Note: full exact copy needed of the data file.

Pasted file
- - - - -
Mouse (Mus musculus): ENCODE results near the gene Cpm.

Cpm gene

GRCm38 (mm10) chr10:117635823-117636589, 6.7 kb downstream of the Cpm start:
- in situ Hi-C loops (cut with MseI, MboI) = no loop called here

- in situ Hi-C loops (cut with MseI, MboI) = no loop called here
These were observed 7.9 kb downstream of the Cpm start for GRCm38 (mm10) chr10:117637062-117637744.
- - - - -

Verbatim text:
Mouse (Mus musculus): ENCODE results near the gene Cpm.

Cpm gene

GRCm38 (mm10) chr10:117635823-117636589, 6.7 kb downstream of the Cpm start:
- in situ Hi-C loops (cut with MseI, MboI) = no loop called here

- in situ Hi-C loops (cut with MseI, MboI) = no loop called here
These were observed 7.9 kb downstream of the Cpm start for GRCm38 (mm10) chr10:117637062-117637744.